Bible Study That Works Overview Thesis

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Observing the literary type (fourthly) also provides clues as about meaning -- whether the work is a parable, law, a prophesy, or a song will determine if the passage should be read allegorically, literally, as foreshadowing, or as a form of celebration (Thompson 36). Finally, making a chart to look at while reading the Bible can be useful: it allows us to better understand characters' extended relationships when we are interpreting the passage.

Thompson's stress upon asking questions is also revelatory of the inductive nature of IBS -- the more fully we ask questions, the more actively we enter the Biblical world and mindset. Questions such as who, what, and why, are important, observational questions. So are questions about what is implied, rather than directly spoken as in allegorical passages like the Song of Solomon and the parables of Jesus, as are asking questions about the speaker's historical context. What was going in Israel when this prophet was speaking or when Jesus was preaching?

When interpreting Paul, for example, Thompson notes that Paul preached a simple method of 'Christ crucified' and that Christ preached to be understood. Yet Paul also preached more secret and hidden aspects of Christ's words to more mature believers. Hence, the famous quote about putting away childish things, as one matures in understanding the divine (Thompson 52). Defining what Paul means in our evaluation of the text, rather than what we mean when we use Paul's phrase colloquially, is essential. We must understand what Paul truly means when he speaks of love and compassion, and his expression of different levels of understanding. Love in Paul's vocabulary does not mean the same thing as when we say that we love our pet or we love soccer, for example.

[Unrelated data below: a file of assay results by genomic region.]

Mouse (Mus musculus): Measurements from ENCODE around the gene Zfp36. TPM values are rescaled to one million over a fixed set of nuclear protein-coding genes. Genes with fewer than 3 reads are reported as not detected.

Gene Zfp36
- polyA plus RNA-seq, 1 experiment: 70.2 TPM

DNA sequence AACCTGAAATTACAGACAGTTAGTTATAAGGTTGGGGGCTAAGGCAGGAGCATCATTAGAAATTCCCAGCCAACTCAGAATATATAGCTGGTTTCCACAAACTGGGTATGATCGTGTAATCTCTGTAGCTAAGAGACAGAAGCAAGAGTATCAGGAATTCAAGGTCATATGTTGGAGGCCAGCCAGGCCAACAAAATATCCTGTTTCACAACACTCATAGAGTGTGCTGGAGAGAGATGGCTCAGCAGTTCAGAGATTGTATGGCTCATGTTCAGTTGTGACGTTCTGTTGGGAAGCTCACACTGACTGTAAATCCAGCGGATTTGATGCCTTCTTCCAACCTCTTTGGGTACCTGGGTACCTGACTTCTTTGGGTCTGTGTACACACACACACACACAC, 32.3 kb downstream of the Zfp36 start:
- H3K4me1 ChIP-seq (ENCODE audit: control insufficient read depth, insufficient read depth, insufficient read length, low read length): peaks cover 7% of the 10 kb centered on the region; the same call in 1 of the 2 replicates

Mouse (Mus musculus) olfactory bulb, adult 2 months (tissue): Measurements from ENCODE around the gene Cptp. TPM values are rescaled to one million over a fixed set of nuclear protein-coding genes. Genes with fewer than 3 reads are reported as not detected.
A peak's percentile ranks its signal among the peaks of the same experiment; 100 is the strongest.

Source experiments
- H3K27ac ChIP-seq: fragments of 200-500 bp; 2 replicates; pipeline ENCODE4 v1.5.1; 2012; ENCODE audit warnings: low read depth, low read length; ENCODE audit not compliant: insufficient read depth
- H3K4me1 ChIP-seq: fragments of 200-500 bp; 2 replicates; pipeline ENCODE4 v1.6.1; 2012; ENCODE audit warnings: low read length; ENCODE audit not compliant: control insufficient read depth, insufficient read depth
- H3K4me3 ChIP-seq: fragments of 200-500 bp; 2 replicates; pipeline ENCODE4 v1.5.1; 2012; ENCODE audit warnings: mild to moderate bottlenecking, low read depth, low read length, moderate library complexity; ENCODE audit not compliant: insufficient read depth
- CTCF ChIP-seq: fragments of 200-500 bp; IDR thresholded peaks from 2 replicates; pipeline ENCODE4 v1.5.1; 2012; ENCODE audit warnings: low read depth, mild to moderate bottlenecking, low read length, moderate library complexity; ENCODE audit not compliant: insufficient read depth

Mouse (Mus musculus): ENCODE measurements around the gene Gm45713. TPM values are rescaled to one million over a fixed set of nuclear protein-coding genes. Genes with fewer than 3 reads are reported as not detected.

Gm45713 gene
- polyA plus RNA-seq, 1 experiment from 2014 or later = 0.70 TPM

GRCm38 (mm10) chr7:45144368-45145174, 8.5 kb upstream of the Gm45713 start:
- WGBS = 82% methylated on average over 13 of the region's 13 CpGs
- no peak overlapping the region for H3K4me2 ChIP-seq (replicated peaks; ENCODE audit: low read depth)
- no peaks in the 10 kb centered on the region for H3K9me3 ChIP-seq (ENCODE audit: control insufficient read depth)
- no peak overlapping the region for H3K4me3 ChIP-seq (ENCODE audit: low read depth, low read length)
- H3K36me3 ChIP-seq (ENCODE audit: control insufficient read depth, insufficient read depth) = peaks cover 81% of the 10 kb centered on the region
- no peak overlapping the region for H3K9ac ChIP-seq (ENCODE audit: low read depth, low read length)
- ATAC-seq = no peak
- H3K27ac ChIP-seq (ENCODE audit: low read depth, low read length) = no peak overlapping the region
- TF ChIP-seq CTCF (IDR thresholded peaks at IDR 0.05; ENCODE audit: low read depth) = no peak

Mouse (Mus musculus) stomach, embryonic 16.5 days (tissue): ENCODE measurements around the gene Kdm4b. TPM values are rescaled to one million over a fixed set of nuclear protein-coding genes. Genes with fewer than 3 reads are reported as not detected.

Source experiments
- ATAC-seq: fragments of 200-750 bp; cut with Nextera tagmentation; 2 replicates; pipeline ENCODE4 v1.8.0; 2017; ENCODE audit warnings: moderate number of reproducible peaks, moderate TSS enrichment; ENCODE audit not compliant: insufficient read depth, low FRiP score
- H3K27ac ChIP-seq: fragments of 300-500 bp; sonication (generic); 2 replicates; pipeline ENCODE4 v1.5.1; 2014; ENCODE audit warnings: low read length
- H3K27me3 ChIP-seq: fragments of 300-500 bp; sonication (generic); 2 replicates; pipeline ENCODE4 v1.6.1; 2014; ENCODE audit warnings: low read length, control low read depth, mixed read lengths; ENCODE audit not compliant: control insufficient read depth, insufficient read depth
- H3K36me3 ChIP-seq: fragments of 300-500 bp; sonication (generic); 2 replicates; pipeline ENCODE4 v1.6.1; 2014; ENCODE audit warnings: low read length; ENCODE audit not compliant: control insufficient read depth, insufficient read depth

His words must be placed in a greater understanding of Christian love and compassion. Of course, we are at a disadvantage because we read the Bible in our own language, and not in the original language, which is why secondary sources can be so valuable to support our study.

The final steps of applying the Bible to our own lives can only be achieved by being rigorous in these first steps -- Jesus must be the first judge, not our own beliefs and needs about what we want Jesus to say to us. We must separate the local or mundane concerns of daily activities from the common universal principles articulated in the text. Again, Thompson says, do not get bogged down with details -- what is more important, that your son does not fold his laundry, or what you feel about his actions in terms of the respect you believe he needs to show to you, in honoring his father and mother? Finding a path of peace in the world, and understanding the smallness of so many of our modern obsessions is possible through rigorous and objective distillation of principles -- and achieving the final step of IBS, of correlating the seemingly far-off words and actions of the Bible with today.

IBS is a living form of Bible study. On one hand it takes us back into the past, as we strive to read and comprehend the words and actions of past, Biblical actors on their own terms. On the other hand, it takes the Bible's words and spirit into the present, by encouraging us to see the universality of Biblical messages that are not bogged down by the details of our own moment in time.

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